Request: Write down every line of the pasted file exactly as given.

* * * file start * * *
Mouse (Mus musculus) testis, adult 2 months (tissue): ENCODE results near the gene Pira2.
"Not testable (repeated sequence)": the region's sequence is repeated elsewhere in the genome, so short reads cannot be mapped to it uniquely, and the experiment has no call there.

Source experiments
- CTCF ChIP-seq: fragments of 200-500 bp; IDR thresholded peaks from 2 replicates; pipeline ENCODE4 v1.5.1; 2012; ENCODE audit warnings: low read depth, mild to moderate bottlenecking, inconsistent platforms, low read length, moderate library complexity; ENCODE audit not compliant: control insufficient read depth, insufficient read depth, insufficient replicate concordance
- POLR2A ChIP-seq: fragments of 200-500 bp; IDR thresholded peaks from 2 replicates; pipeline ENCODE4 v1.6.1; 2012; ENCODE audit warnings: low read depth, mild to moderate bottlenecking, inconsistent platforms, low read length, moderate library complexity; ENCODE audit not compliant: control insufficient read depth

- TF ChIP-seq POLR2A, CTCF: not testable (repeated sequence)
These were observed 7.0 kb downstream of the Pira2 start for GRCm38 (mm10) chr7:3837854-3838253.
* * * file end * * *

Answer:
Mouse (Mus musculus) testis, adult 2 months (tissue): ENCODE results near the gene Pira2.
"Not testable (repeated sequence)": the region's sequence is repeated elsewhere in the genome, so short reads cannot be mapped to it uniquely, and the experiment has no call there.

Source experiments
- CTCF ChIP-seq: fragments of 200-500 bp; IDR thresholded peaks from 2 replicates; pipeline ENCODE4 v1.5.1; 2012; ENCODE audit warnings: low read depth, mild to moderate bottlenecking, inconsistent platforms, low read length, moderate library complexity; ENCODE audit not compliant: control insufficient read depth, insufficient read depth, insufficient replicate concordance
- POLR2A ChIP-seq: fragments of 200-500 bp; IDR thresholded peaks from 2 replicates; pipeline ENCODE4 v1.6.1; 2012; ENCODE audit warnings: low read depth, mild to moderate bottlenecking, inconsistent platforms, low read length, moderate library complexity; ENCODE audit not compliant: control insufficient read depth

- TF ChIP-seq POLR2A, CTCF: not testable (repeated sequence)
These were observed 7.0 kb downstream of the Pira2 start for GRCm38 (mm10) chr7:3837854-3838253.